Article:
Pete Carroll: Seahawks will be “very aggressive” on kickoff returns
The latest change to the kickoff rule creates an incentive to make a fair catch of kickoffs fielded between the goal line and the 25. But the fair catch remains optional. Teams can still choose to execute a return.
It sounds as if the Seahawks will.
“We’re going to compete with it,” Seattle coach Pete Carroll told reporters on Thursday. “We’re going to use it to our advantage. We’re pretty good in those areas. We like to think we’re a good return team and we can make things happen. It’ll depend. I think you’ll see an effect during the course of the season as the weather changes and stuff like that. I don’t think it’s going to be that dramatic a change. I think teams are going to want to compete and want to bring the ball out. That’s really all it is, if you’re going to take it to the 25 or not. We’ll compete with it, and see how we look, and see if our core group can continue to give us good work like we’ve always counted on. I’m not thinking we’re taking a knee on everything now. We’re going to be very aggressive about it.”
Carroll also made it clear he was not in favor of the new rule.
“I didn’t like the change,” Carroll said. “Worrying about the game a little bit, but the other side of it is worrying about the rest of it too. There’s some numbers that maybe we can change and help some people not be injured. It’s really hard to not look in that direction and support it. We’ve got to support our guys and take care of them. That’s the way we voted. But I was battling. We worked really hard at it. I spent a lot of time on the phone with the guys at the league and with our guys in getting our minds set on how to do it and how we take advantage of it, one way or the other and all of that, and make the most of it. But it’ll be all right. You won’t even know. You won’t even notice there’s a difference.”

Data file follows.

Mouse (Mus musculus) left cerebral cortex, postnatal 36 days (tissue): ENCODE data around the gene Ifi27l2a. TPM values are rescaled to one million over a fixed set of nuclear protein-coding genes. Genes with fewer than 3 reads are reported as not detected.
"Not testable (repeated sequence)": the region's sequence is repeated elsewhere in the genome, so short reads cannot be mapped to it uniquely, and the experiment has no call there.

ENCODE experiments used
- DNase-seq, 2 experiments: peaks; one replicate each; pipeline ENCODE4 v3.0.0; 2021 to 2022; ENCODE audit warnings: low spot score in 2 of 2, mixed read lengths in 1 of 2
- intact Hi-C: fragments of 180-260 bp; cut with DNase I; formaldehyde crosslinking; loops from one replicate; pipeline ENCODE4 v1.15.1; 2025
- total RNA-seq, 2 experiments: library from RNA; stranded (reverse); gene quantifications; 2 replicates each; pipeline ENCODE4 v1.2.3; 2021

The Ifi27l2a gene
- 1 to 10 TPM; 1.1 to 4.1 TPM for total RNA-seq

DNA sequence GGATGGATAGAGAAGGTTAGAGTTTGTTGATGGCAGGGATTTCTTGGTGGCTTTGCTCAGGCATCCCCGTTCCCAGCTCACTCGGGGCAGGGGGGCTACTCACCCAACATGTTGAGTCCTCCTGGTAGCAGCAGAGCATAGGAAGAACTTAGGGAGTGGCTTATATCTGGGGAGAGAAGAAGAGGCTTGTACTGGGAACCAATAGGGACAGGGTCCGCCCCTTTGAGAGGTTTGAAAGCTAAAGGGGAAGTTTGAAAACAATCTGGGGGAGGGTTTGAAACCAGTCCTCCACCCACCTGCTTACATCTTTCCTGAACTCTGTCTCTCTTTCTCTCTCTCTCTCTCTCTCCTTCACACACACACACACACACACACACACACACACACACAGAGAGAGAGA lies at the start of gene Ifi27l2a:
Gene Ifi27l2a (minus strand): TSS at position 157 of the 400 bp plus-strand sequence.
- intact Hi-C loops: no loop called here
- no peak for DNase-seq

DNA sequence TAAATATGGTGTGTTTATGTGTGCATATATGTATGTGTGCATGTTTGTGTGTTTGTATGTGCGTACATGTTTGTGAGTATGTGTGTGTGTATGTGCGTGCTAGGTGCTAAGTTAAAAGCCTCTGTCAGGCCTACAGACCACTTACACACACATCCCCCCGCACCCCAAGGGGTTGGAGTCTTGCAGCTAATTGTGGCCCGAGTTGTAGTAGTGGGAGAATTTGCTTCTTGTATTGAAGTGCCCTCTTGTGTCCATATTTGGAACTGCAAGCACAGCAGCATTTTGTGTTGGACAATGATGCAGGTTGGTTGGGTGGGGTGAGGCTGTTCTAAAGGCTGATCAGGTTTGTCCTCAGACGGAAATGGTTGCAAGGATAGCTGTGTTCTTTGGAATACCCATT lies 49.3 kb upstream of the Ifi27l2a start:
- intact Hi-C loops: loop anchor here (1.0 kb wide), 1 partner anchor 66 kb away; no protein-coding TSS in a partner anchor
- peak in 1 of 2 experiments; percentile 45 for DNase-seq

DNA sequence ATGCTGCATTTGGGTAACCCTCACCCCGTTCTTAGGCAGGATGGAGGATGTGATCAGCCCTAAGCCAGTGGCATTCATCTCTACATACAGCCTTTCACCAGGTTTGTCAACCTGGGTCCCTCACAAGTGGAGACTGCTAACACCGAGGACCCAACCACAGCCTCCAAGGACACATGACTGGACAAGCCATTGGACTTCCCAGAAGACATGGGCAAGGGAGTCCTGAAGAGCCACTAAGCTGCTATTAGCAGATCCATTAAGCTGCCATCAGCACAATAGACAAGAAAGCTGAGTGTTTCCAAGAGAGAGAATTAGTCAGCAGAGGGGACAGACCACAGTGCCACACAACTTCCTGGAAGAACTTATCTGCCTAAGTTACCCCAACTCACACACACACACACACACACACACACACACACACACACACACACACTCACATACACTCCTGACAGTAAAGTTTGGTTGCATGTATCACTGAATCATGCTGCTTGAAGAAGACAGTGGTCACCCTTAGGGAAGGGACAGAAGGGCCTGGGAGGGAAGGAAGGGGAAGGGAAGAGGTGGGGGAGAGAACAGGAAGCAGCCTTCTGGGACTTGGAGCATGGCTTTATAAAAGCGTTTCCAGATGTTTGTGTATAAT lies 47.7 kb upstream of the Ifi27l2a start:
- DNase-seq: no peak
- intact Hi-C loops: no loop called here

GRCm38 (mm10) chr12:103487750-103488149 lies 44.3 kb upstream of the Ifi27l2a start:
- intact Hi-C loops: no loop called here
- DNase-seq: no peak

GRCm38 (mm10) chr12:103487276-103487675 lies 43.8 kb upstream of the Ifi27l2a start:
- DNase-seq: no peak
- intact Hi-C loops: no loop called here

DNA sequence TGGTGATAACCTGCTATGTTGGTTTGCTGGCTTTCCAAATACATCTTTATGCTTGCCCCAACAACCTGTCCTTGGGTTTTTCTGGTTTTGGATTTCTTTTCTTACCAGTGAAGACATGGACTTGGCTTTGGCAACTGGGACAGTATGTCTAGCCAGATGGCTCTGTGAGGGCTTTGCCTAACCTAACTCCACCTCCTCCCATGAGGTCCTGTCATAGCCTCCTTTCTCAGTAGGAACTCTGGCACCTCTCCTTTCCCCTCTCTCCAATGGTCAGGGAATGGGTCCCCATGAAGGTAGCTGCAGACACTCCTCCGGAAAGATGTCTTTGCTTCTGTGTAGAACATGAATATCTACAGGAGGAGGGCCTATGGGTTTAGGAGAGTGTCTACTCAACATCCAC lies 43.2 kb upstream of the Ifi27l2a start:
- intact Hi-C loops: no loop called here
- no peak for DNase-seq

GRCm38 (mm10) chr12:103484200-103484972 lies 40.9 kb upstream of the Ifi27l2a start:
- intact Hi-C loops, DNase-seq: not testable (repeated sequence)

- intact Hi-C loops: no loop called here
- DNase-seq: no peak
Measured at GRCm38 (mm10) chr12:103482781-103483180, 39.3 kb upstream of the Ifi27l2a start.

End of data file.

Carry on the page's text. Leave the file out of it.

The league obviously hopes there’s a difference. The league wants to have fewer returns, as it considers more fundamental changes to the kickoff. Some continue to be concerned that the play could eventually be scrapped.
“That’s part of the concern, like that part of the game,” Carroll said. “We have to make it safe is what we have to do. That’s really what we have to do. We don’t have to change the rules and stop doing it. We need to make it safer. That has really been the focus, and I think that will continue to be the focus as we see how this year turns out.”
The problem is that, if the new rule reduces concussions, the powers-that-be will want to keep it in place. If it doesn’t, more changes will be needed.
The lingering challenge continues to be identifying meaningful permanent changes that will make the play safer, allowing more kickoff returns.
Until then, everyone needs to be prepared for the unintended consequences. When the touchback point moved to the 25, teams started deliberately kicking the ball short of the end zone and forcing returns. Now, teams will likely use squib kicks that can’t be fair caught.
Carroll expects plenty teams to do just that, possibly including his own.
“I think we’ll check it out,” Carroll said of his own kickoff unit. “Everybody will be checking that out to see how effective ... There’s such an uncertainty about the squib kick. If guys knock that thing down early, they get it early. You get it ricocheted back at you too, so it isn’t obvious that that’s going to be the difference. But the special teams coaches went right to that thinking, ‘This is one of the modes that we’ll go to.’ We’ll see. There’s not good definitive numbers on the squib kicks right now, but there will be. I think we’ll get them.”
Indeed they will. The special-teams coaches who opposed the latest change will embrace it, if only to show the league that the latest change shouldn’t have been made.
So get ready. For teams not fair catching normal kicks. For teams trying squib kicks and other strategies for not conceding first and 10 at the 25.
For now, there’s plenty of uncertainty. In some ways, it will make the next season a little more intriguing -- especially if special-teams coaches are willing to experiment with other strategies, simply to prove that the latest change shouldn’t have been made.